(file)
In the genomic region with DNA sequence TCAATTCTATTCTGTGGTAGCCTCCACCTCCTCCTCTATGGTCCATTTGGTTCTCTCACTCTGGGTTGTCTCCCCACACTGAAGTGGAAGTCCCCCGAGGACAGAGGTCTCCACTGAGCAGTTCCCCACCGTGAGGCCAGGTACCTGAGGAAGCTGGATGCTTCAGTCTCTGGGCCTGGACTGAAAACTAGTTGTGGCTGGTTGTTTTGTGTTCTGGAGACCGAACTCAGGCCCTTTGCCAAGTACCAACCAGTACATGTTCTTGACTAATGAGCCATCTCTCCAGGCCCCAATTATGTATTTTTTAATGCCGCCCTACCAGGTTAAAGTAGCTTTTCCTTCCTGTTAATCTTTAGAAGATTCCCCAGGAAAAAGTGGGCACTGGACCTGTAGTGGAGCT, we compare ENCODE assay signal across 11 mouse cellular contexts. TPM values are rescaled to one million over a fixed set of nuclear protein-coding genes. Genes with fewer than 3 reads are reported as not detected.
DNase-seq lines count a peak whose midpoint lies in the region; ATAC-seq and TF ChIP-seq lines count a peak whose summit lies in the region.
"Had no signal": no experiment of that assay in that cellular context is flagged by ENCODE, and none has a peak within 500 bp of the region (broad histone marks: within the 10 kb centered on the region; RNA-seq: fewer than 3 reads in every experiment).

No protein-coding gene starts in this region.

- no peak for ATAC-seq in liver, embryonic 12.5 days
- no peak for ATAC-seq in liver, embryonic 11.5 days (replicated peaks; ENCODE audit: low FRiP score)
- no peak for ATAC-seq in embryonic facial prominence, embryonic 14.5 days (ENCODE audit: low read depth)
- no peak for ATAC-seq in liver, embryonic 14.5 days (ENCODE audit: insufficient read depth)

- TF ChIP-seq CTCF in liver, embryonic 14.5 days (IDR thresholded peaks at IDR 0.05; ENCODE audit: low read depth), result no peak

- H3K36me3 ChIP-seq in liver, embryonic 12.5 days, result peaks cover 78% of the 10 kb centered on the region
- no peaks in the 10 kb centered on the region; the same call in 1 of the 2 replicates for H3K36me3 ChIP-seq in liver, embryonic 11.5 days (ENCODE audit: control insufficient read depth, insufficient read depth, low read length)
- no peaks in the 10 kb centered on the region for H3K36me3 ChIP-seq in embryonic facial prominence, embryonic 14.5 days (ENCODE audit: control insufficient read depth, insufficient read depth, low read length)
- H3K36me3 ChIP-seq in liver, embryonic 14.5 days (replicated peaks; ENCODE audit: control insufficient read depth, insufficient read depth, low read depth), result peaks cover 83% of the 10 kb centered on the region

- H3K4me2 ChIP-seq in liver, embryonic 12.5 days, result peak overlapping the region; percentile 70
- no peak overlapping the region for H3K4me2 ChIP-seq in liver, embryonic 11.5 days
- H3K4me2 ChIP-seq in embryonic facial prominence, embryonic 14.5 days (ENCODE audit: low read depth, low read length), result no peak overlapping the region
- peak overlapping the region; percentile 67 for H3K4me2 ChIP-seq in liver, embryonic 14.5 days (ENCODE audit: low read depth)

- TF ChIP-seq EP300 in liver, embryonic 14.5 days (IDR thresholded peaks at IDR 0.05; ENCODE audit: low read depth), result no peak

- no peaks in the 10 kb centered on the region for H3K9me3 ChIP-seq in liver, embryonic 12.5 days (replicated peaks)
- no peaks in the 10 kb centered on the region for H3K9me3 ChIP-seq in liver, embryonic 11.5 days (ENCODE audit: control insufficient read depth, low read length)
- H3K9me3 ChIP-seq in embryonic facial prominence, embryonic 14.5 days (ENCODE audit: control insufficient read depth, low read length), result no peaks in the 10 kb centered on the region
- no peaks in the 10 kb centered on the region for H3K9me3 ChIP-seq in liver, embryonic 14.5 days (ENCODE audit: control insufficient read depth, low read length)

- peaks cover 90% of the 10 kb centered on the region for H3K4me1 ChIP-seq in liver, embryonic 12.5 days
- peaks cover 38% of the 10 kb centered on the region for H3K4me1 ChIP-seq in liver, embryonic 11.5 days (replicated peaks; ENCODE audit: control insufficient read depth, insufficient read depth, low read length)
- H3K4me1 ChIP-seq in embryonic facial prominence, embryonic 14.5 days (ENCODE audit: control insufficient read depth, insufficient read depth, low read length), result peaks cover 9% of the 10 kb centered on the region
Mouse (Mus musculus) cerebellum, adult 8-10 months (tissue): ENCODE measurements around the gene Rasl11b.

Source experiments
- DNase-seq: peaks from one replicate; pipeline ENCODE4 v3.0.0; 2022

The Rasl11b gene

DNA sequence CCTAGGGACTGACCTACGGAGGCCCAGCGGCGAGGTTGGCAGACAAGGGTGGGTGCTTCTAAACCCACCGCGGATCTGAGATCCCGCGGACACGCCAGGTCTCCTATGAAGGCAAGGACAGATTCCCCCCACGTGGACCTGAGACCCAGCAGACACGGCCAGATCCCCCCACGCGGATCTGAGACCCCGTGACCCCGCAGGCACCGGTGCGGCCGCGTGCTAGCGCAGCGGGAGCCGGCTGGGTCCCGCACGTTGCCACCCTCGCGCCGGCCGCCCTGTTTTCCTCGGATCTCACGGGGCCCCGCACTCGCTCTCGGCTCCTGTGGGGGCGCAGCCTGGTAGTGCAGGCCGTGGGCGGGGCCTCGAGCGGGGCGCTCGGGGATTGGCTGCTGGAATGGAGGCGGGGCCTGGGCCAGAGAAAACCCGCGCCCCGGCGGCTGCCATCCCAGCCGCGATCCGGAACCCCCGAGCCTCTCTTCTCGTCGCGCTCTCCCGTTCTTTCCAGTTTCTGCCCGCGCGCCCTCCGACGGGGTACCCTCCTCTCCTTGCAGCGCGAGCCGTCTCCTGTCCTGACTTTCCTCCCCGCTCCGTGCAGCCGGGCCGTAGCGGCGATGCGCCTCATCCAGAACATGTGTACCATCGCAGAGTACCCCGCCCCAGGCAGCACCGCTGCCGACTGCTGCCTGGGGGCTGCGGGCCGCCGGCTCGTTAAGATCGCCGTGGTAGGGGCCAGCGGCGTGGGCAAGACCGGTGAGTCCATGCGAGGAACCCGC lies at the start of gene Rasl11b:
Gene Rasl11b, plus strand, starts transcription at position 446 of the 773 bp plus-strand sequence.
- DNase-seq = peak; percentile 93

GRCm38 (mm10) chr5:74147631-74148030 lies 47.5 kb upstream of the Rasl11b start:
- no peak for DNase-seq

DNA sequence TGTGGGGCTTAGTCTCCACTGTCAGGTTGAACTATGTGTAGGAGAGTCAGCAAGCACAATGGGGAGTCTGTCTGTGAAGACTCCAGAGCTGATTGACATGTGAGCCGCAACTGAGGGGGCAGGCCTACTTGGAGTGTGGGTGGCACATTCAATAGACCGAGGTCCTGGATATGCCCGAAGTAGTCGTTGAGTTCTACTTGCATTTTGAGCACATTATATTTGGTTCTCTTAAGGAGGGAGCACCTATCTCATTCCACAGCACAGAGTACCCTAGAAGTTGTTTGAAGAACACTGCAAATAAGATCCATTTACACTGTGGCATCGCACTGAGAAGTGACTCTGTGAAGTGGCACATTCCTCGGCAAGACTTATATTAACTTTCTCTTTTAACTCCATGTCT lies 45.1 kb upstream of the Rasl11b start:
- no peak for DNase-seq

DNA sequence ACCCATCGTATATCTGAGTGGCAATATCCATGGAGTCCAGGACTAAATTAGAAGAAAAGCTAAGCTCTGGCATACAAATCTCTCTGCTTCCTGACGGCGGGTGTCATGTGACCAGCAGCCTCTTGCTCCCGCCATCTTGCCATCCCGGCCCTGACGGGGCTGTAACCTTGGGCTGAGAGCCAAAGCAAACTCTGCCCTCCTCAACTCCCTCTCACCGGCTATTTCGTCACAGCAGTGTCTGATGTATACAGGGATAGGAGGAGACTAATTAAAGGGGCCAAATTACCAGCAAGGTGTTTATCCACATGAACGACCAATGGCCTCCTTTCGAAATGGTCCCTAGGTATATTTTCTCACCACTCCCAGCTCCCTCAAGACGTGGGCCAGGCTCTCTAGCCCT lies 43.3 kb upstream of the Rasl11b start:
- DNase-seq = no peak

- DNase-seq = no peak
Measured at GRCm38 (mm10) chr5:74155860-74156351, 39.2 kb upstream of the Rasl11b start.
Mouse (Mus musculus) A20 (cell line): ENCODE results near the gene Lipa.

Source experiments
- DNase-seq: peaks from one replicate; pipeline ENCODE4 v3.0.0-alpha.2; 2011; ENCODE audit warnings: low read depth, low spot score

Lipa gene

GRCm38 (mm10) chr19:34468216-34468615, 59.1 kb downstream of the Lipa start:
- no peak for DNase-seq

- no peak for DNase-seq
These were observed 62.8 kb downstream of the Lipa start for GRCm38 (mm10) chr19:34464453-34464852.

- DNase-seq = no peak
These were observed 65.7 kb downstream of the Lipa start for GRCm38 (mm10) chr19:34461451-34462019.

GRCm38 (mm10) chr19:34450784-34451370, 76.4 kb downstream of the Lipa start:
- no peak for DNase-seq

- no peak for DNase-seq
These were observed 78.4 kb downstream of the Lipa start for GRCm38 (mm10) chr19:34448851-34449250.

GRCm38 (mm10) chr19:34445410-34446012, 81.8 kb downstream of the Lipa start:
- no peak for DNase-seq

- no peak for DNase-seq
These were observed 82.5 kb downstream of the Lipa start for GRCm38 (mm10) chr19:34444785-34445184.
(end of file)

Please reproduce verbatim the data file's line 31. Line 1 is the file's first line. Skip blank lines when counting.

Gene Rasl11b, plus strand, starts transcription at position 446 of the 773 bp plus-strand sequence.